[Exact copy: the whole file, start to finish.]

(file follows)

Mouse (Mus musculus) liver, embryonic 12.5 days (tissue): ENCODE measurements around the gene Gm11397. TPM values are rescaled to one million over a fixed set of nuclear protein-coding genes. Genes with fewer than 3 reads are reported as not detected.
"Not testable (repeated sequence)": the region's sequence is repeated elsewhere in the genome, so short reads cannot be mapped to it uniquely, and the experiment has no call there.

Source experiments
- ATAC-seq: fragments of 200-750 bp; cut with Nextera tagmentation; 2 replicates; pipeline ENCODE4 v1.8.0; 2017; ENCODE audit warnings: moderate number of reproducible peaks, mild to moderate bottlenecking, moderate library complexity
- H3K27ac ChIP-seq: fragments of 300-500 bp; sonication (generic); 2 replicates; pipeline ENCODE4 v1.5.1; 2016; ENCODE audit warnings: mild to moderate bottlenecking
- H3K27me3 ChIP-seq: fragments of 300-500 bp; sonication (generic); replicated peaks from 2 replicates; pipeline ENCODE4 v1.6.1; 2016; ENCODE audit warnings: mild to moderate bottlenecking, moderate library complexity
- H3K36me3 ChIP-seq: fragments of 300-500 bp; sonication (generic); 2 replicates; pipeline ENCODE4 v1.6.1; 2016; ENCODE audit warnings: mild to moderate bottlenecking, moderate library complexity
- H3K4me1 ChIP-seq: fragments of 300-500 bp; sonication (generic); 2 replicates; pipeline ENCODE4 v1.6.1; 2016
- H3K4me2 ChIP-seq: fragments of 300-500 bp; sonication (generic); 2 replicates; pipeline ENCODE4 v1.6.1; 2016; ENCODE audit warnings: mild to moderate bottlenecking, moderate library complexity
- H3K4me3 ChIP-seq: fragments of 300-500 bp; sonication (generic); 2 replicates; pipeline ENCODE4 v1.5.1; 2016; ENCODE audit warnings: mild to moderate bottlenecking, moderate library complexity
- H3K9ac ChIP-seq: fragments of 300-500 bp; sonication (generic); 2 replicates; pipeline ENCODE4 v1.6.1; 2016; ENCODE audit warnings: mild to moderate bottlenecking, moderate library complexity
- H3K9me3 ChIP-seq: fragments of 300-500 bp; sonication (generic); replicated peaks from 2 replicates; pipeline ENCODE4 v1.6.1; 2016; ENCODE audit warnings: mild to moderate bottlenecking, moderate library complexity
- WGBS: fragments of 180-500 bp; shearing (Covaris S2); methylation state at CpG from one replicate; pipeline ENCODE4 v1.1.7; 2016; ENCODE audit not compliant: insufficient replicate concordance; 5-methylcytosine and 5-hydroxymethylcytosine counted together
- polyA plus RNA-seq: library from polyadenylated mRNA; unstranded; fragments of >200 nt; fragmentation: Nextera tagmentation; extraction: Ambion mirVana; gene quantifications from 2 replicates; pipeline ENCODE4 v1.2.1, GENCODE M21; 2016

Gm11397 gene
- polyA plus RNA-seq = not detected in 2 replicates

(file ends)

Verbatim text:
Mouse (Mus musculus) liver, embryonic 12.5 days (tissue): ENCODE measurements around the gene Gm11397. TPM values are rescaled to one million over a fixed set of nuclear protein-coding genes. Genes with fewer than 3 reads are reported as not detected.
"Not testable (repeated sequence)": the region's sequence is repeated elsewhere in the genome, so short reads cannot be mapped to it uniquely, and the experiment has no call there.

Source experiments
- ATAC-seq: fragments of 200-750 bp; cut with Nextera tagmentation; 2 replicates; pipeline ENCODE4 v1.8.0; 2017; ENCODE audit warnings: moderate number of reproducible peaks, mild to moderate bottlenecking, moderate library complexity
- H3K27ac ChIP-seq: fragments of 300-500 bp; sonication (generic); 2 replicates; pipeline ENCODE4 v1.5.1; 2016; ENCODE audit warnings: mild to moderate bottlenecking
- H3K27me3 ChIP-seq: fragments of 300-500 bp; sonication (generic); replicated peaks from 2 replicates; pipeline ENCODE4 v1.6.1; 2016; ENCODE audit warnings: mild to moderate bottlenecking, moderate library complexity
- H3K36me3 ChIP-seq: fragments of 300-500 bp; sonication (generic); 2 replicates; pipeline ENCODE4 v1.6.1; 2016; ENCODE audit warnings: mild to moderate bottlenecking, moderate library complexity
- H3K4me1 ChIP-seq: fragments of 300-500 bp; sonication (generic); 2 replicates; pipeline ENCODE4 v1.6.1; 2016
- H3K4me2 ChIP-seq: fragments of 300-500 bp; sonication (generic); 2 replicates; pipeline ENCODE4 v1.6.1; 2016; ENCODE audit warnings: mild to moderate bottlenecking, moderate library complexity
- H3K4me3 ChIP-seq: fragments of 300-500 bp; sonication (generic); 2 replicates; pipeline ENCODE4 v1.5.1; 2016; ENCODE audit warnings: mild to moderate bottlenecking, moderate library complexity
- H3K9ac ChIP-seq: fragments of 300-500 bp; sonication (generic); 2 replicates; pipeline ENCODE4 v1.6.1; 2016; ENCODE audit warnings: mild to moderate bottlenecking, moderate library complexity
- H3K9me3 ChIP-seq: fragments of 300-500 bp; sonication (generic); replicated peaks from 2 replicates; pipeline ENCODE4 v1.6.1; 2016; ENCODE audit warnings: mild to moderate bottlenecking, moderate library complexity
- WGBS: fragments of 180-500 bp; shearing (Covaris S2); methylation state at CpG from one replicate; pipeline ENCODE4 v1.1.7; 2016; ENCODE audit not compliant: insufficient replicate concordance; 5-methylcytosine and 5-hydroxymethylcytosine counted together
- polyA plus RNA-seq: library from polyadenylated mRNA; unstranded; fragments of >200 nt; fragmentation: Nextera tagmentation; extraction: Ambion mirVana; gene quantifications from 2 replicates; pipeline ENCODE4 v1.2.1, GENCODE M21; 2016

Gm11397 gene
- polyA plus RNA-seq = not detected in 2 replicates